Boston Whaler's 235 ConquestBy Capt. Vince DanielloI’ve often noticed that boats change size-- seeming to grow as they come out of the water onto their trailer, when approaching a fuel pump, or when it is time for the evening scrub-down, but that same boat mysteriously shrinks off shore, limiting elbow room, seating, and storage. With its new 235 Conquest, Boston Whaler seems to have avoided “shrinking boat syndrome” offering a surprisingly roomy cockpit and ample cabin, in an easy-to-trailer and economical package. But while it does not seem to alter its size, the Conquest has another peculiar quirk- it readily changes from fishing boat to family cruiser.Fishing FeaturesThe Conquest’s 45 square-foot aft cockpit offers plenty of room for fighting fish or other waterborne activities. The boat includes the requisite fishing features, like twin port and starboard fish boxes, six rod holders mounted in the gunwale, and rod storage beneath the gunwale, but Whaler seems to have put a bit more thought into fishing than many boat builders do. This is most evident in the shape of the stern—the port side makes room for the built-in livewell between the stern of the boat and the cockpit, but on the starboard side, the cockpit deck extends further aft, creating a cozy corner, padded on three sides, to snuggle into with a big fish in rough seas. In fact, there is a well-bolstered stainless steel railing spanning from port to starboard across the engine well so the entire stern offers limitless secure places to lean into while fighting a fish. Three or even four anglers can fish across the transom and the padded bolster extends all the way around the cockpit so there is ample room for fighting multiple fish off the side of the boat while drifting. VersatilityWhile fishability may be important, I really like the way Boston Whaler used these same features to create a great family cruiser as well. One example is how they extended the deck as close to the stern as possible on the starboard side to make it easy to board the boat from the swim platform. At the front of the cockpit, twin seats also form port and starboard coolers, with large overboard drains so one, or both can be used as an extra fish box or bait cooler. Another dual-purpose thoughtful feature is the stainless steel engine well railing that forms a great place to lean into while fishing that also includes a quick, sturdy folding bench seat. An optional identical seat can also be installed under the port gunwale, robbing a bit of rod storage, but creating seating for six people total in the cockpit, plus the captain’s and companion’s chairs.Optional HardtopOne place the 235 isn’t particularly roomy is beneath the hardtop. The helm and companion seats are great, but a family of four isn’t going stay out of the sun or rain comfortably. Then again, this is just a 23-footer, which makes it rare to even have a hardtop offered. As with the rest of the boat, Whaler wasn’t satisfied with an ordinary, featureless, run-of-the-mill hardtop. This hardtop includes a recessed channel along the outboard edge to conceal the enclosure curtains when rolled up for storage and the outrigger mechanisms are recessed as well, so they are easy to use, while not hanging down where they can bump heads. And Whaler not only included a molded fiberglass overhead electronics box, but pre-wired it with heavy-gauge wire and a fuse block, greatly simplifying electronics installations.The helm is equally well-conceived, with good visibility and plenty of room for electronics. I should note that Whaler created space on the dash by using Mercury’s SmartCraft deluxe instrument display while doing away with customary tachometers and gauges. SmartCraft is a great feature which offers far more information than traditional gauges including increasingly important fuel economy readings and a complete engine alarm system, but some may miss the simplicity of dashboard analog gauges. That said, the helm is arranged well with easy access switches and a small storage tray for things such as handheld electronics, sunglasses, or a cellular phone with an adjacent 12-volt outlet, and an optional MP3 player input and stereo remote control. Whaler also included port and starboard storage cubbyholes outboard of the seats, with fiddle rails and divisions to keep small items contained.Down BelowBoth the fisherman and the family man will appreciate the 235 Conquest’s cabin which offers surprisingly good seating and ample room to move around with the V-berth filler cushions removed. Whaler includes a functional Porta-Potti, and while there is not an option for a fixed marine toilet, the Porta-Potti’s tank is plumbed to a deck fitting so it can be emptied at any dockside pump out station without a mess. An overboard discharge pump is optional. Whaler also provided storage for small items in the cabin, and as they did at the helm they include a 12-volt receptacle for portable electronics. Since I take pride in the condition of my fishing equipment, I appreciated the port and starboard rod racks which used to be common years ago, but are seldom seen today. This seemingly minor addition keeps four rods from bouncing around in the cabin, which is where they will most likely be stored when the boat is trailered or when the rods aren’t going to be used for a while. The large opening hatch and twin portlights provide a breeze while sleeping and allow ventilation to keep the cabin fresh. Hardware and DockingUp on deck, it is easy to see that Whaler didn’t skimp on hardware. The seven recessed cleats make docking easy and prevent fishing lines or toes from snagging them. The high, heavy stainless steel bow rail and anchor pulpit and roller will be appreciated off shore. A large hatch allows easy access to the anchor rode, as well as the handheld remote control for our test boat’s optional windlass.Engine Packages and EconomyAs part of Brunswick Boat Group, all Boston Whalers predictably come with any engine you want, as long as it is black—Mercury black, that is. The 235 Conquest comes standard with a single 225-horsepower two-stroke OptiMax outboard. Options include a 225-horsepower four-stroke Verado, and our test power, a 250-horsepower Verado. Thanks to its supercharger, the Verado provided good acceleration, even when running twenty-five or thirty miles-per-hour, right up to our top speed of 44.2 miles-per-hour at 6050 RPM. On various boats I’ve found the Verado to be quite miserly too, as it was the case on the 235 Conquest, which traveled 1.49 miles-per-gallon at top end and 2.66 miles-per-gallon at 21.4 miles-per-hour, making the 235 Conquest not just easy to tow, but also easy to run.Often it seems no boat is large enough offshore, and all are too large on the trailer, so perhaps it isn’t the boat that changes size, but rather our expectations. Whether you need room for fishing, require plenty of seating in the cockpit, or a want workable cabin, the 235 Conquest offers all three without the added towing weight or fuel consumption of a larger vessel, likely to satisfy demanding expectations, both large and small.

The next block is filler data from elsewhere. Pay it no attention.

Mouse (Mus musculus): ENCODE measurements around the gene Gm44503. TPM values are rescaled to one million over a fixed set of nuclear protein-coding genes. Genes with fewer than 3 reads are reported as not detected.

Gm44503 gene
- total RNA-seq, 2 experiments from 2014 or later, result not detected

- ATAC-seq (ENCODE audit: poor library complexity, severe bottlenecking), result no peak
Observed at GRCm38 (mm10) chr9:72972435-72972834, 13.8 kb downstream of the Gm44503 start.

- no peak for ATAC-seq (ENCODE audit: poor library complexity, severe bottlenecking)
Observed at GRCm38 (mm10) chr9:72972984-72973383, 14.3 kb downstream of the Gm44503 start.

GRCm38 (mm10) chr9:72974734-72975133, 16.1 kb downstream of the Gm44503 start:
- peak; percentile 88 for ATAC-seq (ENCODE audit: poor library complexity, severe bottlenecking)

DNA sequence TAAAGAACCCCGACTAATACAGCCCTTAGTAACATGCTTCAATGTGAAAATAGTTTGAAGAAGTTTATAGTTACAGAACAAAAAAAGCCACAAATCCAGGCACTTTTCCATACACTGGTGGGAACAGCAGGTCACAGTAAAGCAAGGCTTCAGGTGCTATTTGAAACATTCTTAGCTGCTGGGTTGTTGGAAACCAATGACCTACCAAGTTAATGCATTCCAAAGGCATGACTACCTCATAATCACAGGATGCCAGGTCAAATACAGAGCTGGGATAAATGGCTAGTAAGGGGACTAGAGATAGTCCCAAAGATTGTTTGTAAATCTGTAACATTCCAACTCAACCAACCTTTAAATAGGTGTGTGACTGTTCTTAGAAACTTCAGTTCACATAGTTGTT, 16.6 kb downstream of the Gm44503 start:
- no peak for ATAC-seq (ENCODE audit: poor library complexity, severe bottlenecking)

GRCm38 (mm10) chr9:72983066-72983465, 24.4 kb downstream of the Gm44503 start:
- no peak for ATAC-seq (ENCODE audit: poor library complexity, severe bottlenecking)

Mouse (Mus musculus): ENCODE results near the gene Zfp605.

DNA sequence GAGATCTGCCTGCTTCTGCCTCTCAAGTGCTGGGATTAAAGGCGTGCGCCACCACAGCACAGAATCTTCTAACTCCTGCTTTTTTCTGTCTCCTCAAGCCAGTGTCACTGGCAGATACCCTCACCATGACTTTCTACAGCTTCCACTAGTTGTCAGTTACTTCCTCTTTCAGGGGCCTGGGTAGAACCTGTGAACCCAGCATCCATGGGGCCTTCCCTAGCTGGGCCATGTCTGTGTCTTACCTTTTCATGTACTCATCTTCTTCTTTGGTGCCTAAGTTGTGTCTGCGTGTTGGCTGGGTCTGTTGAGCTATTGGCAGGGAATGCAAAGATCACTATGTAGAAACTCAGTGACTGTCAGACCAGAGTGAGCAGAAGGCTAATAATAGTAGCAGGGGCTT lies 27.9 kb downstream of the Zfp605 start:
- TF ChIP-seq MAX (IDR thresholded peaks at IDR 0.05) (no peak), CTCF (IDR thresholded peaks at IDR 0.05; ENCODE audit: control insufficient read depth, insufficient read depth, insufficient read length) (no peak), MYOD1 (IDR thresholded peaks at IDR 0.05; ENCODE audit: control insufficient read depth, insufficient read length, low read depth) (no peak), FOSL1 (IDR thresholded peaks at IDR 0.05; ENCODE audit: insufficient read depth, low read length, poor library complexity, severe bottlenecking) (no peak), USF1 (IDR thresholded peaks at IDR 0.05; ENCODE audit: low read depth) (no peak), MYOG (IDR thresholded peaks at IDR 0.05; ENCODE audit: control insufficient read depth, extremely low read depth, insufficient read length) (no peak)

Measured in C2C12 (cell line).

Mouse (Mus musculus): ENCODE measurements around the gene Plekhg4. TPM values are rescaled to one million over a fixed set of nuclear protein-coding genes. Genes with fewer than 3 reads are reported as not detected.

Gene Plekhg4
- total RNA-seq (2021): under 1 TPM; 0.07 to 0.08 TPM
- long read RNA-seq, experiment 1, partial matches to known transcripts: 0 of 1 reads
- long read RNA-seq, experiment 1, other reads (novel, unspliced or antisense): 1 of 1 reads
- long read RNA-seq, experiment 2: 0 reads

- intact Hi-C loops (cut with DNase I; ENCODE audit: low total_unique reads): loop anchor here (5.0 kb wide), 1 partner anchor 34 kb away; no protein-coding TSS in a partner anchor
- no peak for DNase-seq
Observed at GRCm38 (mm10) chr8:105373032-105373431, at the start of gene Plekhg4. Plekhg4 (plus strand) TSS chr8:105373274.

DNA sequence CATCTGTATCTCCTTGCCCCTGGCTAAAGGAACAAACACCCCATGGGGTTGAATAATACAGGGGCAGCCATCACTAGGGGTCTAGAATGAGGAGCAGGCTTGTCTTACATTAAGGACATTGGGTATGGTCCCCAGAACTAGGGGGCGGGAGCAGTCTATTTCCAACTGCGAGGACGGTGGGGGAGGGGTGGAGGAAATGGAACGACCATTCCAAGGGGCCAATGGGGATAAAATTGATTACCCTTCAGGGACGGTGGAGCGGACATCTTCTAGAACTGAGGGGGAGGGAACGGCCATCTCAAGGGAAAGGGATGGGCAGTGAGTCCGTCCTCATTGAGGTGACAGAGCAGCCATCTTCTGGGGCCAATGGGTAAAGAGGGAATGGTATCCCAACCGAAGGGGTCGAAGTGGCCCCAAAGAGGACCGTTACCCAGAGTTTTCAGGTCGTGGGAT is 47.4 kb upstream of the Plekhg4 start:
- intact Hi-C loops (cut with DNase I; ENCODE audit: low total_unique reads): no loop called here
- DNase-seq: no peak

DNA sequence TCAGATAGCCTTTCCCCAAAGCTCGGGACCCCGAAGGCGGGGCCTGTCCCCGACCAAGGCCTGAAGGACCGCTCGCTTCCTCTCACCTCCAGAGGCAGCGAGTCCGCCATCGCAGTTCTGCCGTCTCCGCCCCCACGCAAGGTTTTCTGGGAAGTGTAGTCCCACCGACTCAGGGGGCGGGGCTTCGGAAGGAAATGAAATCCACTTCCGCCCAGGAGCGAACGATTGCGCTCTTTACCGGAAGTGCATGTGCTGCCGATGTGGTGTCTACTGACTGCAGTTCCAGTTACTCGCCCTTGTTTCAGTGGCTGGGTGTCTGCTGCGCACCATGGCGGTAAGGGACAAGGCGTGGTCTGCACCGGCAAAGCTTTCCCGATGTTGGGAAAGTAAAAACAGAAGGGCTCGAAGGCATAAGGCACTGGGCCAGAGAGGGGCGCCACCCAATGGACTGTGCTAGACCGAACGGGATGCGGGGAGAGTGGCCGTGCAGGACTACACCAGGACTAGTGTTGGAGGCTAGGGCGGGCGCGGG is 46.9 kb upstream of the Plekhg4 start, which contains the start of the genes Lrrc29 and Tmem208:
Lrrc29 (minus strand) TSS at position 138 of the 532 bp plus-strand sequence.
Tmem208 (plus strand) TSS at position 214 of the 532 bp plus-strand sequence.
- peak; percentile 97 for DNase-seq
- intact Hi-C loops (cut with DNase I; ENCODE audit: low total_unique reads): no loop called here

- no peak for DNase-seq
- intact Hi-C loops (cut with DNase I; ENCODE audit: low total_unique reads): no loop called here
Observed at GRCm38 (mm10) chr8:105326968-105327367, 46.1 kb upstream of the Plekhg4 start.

Test Result Highlights